USB C audio board

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nico
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USB C audio board

Postby nico » Sat Dec 16, 2017 5:26 pm

Hi,

I would like to add a USB C connector to a futur product based on xCORE-200 Multichannel Audio Platform.
Any special thoughts or wiring tips ? That will be the first time that I use this type of connector ...
I will keep the 3 way hub that is on the dev kit design.

Thanks,
Regards,
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mon2
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Postby mon2 » Wed Dec 20, 2017 12:47 pm

Hi nico. We reviewed USB Type C about 2 years ago for a few months and back then there was a lot of chaos as we reviewed many non-compliant cables for power delivery. Reported a lot of our findings to silicon vendors and believe that the issues we observed have been fixed. Do not believe you are concerned about power delivery but more on signal integrity of this reversible connector.

This is a quick summary as there is a lot of good info on the net.

The XMOS IP is USB 2.0 based so you should prepare to support upto USB 2.0 HS (480 Mbps). Be sure to include support for ESD protection and in-rush current on the VBUS rail. This is required for all USB designs and numerous developers have reported damage to their XMOS devices without such protection.

On the USB Type C connector, there are 2 sets of mating pins - one layer on the type side of a blade and another copy on the bottom side. You can safely ignore the USB SS pins (Superspeed signal lines since you are not working with SS = USB 3.0 / USB 3.1 Gen 1 interface).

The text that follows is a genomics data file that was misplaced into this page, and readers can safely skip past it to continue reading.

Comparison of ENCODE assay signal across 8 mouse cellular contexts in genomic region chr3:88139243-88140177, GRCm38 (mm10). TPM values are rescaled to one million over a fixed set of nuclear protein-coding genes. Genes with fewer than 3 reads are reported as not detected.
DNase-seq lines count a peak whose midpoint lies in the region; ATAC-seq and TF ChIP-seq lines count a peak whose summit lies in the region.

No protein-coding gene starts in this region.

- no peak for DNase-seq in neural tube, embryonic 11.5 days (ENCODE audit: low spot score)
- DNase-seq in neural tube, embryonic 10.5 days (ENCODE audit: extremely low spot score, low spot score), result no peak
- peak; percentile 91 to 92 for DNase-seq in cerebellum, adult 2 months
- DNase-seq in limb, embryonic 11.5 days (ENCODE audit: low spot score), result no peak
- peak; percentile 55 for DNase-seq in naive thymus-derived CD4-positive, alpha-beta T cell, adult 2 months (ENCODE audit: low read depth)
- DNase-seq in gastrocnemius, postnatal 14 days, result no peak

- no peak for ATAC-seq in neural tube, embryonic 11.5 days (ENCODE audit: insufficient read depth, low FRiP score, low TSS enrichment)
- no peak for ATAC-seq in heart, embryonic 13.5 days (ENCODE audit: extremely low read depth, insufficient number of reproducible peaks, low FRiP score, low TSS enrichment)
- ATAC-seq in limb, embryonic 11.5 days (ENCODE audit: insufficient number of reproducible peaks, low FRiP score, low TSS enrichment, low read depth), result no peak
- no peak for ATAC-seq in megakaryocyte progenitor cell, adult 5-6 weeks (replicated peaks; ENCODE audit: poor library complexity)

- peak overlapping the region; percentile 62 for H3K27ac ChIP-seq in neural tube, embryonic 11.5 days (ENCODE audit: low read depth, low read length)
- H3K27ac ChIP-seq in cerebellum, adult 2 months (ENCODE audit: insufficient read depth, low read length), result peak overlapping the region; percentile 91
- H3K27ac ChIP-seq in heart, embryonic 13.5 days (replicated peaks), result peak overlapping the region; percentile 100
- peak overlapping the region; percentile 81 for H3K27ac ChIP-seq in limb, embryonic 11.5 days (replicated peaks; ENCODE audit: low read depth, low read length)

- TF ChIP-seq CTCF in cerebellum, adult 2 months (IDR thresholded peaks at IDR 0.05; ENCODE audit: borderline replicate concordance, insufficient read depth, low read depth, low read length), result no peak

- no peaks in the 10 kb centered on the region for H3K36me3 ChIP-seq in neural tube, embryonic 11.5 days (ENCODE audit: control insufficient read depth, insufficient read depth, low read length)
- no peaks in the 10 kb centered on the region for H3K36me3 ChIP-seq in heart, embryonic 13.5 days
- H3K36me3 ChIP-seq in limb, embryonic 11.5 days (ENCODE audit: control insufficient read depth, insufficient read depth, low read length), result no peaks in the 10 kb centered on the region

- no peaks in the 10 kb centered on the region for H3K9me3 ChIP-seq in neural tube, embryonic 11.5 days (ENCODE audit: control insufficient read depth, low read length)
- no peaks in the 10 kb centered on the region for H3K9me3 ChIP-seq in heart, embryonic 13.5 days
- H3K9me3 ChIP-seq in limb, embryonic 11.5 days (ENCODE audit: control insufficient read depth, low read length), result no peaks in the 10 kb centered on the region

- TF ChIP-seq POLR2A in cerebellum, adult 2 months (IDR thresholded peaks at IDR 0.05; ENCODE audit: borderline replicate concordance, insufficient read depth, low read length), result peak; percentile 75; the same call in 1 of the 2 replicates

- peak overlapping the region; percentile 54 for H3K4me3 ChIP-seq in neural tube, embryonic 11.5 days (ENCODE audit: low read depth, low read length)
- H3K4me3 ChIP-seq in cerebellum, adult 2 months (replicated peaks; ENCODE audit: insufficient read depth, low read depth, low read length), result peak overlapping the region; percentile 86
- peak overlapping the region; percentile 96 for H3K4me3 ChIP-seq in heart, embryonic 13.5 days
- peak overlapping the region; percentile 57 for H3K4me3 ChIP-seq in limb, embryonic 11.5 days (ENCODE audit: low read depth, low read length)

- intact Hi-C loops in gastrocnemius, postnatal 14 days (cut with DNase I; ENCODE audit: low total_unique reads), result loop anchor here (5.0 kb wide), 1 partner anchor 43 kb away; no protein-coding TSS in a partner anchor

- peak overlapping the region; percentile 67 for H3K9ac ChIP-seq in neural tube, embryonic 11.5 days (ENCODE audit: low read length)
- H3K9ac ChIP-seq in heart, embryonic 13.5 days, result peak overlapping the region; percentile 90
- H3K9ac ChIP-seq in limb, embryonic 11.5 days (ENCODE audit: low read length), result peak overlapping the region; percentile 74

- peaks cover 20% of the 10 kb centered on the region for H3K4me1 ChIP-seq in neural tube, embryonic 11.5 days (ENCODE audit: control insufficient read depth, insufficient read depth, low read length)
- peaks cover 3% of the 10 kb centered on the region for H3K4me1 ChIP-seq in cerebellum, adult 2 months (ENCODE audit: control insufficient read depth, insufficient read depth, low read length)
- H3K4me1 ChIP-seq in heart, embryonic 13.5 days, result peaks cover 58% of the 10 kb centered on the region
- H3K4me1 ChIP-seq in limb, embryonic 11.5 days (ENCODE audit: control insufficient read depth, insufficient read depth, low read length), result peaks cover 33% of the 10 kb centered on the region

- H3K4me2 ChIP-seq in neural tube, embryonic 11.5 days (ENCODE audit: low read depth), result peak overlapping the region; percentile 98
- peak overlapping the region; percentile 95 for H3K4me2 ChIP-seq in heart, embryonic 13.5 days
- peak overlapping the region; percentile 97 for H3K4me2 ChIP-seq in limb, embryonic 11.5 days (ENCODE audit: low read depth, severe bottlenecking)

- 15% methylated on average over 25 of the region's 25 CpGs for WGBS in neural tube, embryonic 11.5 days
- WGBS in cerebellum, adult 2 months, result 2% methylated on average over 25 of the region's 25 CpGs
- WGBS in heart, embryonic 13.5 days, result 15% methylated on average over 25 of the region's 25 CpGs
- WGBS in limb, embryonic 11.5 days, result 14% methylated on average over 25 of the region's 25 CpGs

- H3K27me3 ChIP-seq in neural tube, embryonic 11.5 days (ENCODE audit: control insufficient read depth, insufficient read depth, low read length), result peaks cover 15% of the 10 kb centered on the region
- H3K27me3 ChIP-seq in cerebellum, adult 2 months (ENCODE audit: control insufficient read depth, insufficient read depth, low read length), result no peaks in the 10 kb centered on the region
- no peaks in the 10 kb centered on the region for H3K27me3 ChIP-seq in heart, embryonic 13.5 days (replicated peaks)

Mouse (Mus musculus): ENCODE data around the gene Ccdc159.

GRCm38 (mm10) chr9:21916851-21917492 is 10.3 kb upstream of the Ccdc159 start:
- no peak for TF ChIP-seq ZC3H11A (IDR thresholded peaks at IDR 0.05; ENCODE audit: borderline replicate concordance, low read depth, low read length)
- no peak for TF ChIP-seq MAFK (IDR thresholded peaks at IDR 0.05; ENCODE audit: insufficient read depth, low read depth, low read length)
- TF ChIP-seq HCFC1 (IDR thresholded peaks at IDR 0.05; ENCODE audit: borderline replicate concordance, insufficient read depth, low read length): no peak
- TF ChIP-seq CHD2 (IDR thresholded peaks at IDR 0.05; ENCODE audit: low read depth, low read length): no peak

Image

The signals marked in RED are of interest to your project.

Most articles on the net are just shorting D+ (top) to D+ (bottom) and respectively D- (top) to D- (bottom) and then feeding this single pair of signal lines to their downstream USB device with impedance controlled traces of 90 ohms. This solution may be sufficient for your project but will require thorough testing of the final design.

Microchip is noting that this does impact the signal integrity of the USB 2.0 signals. Reference:

http://ww1.microchip.com/downloads/en/A ... 01914B.pdf

We believe that a more elegant solution to improve the above interface is to insert a USB 2.0 signal mux. This mux will accept in signals from the top and bottom sides of the blade and then switch the mux based on the orientation of the USB connector. See Figure 4 in the above document. The detection of the connector orientation can get complex but believe that there are now single chip solutions for this purpose. Diodes Inc. mentions one but no datasheet - perhaps will release with a request to your local FAE.